President Trump welcomed Egypt’s President Abdel-Fattah el-Sissi to the White House Monday.
We are building up our military to a level that will be “probably the highest that we’ve ever had -- plane orders, ship orders, aircraft carrier orders. We are rejuvenating our military to the highest level,” Mr. Trump told el-Sissi. Military aid is a topic that el-Sissi might broach with the president.
“You have a great friend and ally in the United States and in me,” the president told el-Sissi during their Oval Office meeting.
El-Sissi informed the president that this was his first visit to the U.S. as Egypt’s president, and he pointed out that it had been eight years since an Egyptian president visited the U.S. He told Mr. Trump that he had “deep appreciation” of “your unique personality” and promised that Egypt would stand by the U.S. in developing an effective counterterrorism strategy. He promised to support Mr. Trump “very strongly and very earnestly.”
Reporters shouted questions about the subway explosion in Russia earlier Monday, but Mr. Trump did not respond.
President Trump has repeatedly mentioned Egypt as one of the Muslim-majority allies that the U.S. should maintain its partnership with in the fight against extremists like the Islamic State group. The White House welcome comes after a tense relationship between Egypt’s leader and the previous administration.
Former President Obama never invited el-Sissi to the White House and allowed his administration to repeatedly admonish his government over its human rights record. Obama also briefly suspended some U.S. military aid.
CBS News’ Margaret Brennan noted that the White House told reporters Friday the administration would not make human rights an issue of public dispute. They will also not publicly discuss the Americans imprisoned in Egypt, including Aya Hijazi who has been jailed in Egypt for three years. Notably the State Department had a lengthy criticism of Egypt – including arbitrary arrests of journalists, activists and civil society -- in its 2016 human rights report, which was quietly released:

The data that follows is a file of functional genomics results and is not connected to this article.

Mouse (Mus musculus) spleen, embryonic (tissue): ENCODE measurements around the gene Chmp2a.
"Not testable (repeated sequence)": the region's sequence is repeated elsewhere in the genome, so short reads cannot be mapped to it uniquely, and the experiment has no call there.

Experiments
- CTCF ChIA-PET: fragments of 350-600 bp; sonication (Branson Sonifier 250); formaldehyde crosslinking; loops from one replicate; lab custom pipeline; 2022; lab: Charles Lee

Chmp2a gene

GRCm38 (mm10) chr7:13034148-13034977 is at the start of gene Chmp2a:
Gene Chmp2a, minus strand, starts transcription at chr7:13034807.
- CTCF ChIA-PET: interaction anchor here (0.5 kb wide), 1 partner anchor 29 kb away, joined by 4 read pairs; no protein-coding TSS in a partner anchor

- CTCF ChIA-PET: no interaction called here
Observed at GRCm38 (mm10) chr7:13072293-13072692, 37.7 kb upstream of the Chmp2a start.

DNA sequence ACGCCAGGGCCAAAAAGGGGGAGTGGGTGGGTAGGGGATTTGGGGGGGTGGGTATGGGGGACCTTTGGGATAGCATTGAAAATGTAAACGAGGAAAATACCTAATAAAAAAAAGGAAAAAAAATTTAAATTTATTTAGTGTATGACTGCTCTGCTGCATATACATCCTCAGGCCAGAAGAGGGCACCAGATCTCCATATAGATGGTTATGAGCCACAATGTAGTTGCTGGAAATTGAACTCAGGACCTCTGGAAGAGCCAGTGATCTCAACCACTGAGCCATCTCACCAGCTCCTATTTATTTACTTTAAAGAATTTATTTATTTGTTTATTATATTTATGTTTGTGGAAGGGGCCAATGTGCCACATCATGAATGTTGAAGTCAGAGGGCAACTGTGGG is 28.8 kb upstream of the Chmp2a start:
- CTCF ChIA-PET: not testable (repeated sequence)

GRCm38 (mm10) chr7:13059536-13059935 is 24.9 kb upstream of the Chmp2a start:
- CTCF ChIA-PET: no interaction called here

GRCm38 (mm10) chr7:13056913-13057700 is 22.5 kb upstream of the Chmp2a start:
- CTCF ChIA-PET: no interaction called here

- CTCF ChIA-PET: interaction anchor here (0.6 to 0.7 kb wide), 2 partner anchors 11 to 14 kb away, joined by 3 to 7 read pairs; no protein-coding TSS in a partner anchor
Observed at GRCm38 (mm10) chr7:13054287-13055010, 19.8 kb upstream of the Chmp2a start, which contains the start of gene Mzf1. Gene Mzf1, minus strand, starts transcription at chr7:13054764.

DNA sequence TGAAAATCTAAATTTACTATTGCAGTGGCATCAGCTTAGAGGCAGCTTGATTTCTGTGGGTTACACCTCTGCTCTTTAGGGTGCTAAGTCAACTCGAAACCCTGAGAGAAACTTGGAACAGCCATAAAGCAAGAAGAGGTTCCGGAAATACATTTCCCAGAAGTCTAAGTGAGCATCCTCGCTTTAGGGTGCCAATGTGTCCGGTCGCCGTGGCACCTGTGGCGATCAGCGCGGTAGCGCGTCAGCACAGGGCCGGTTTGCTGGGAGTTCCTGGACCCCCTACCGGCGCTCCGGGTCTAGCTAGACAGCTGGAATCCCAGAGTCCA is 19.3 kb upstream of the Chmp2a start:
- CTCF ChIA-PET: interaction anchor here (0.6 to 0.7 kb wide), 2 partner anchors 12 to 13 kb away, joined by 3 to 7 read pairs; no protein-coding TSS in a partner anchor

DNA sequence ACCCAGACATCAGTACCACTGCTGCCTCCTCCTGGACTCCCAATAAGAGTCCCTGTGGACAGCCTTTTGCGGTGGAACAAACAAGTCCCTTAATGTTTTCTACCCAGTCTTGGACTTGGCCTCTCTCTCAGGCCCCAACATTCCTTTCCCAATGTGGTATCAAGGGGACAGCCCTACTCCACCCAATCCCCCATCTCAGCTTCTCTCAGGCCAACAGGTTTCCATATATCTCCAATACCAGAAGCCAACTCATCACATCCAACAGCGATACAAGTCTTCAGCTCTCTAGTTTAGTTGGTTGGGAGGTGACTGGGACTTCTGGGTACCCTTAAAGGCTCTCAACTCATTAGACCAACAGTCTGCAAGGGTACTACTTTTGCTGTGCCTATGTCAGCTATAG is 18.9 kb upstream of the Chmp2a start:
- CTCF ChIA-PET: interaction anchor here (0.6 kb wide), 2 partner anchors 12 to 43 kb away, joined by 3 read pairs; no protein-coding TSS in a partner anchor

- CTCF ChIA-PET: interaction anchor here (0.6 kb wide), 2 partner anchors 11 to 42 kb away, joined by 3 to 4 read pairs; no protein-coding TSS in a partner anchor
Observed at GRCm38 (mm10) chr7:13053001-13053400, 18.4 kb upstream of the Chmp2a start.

The most significant human rights problems were excessive use of force by security forces, deficiencies in due process, and the suppression of civil liberties. Excessive use of force included unlawful killings and torture. Due process problems included the excessive use of preventative custody and pretrial detention, the use of military courts to try civilians, trials involving hundreds of defendants in which authorities did not present evidence on an individual basis, and arrests conducted without warrants or judicial orders….The government inconsistently punished or prosecuted officials who committed abuses, whether in the security services or elsewhere in government. In most cases the government did not comprehensively investigate human rights abuses, including most incidents of violence by security forces, contributing to an environment of impunity.
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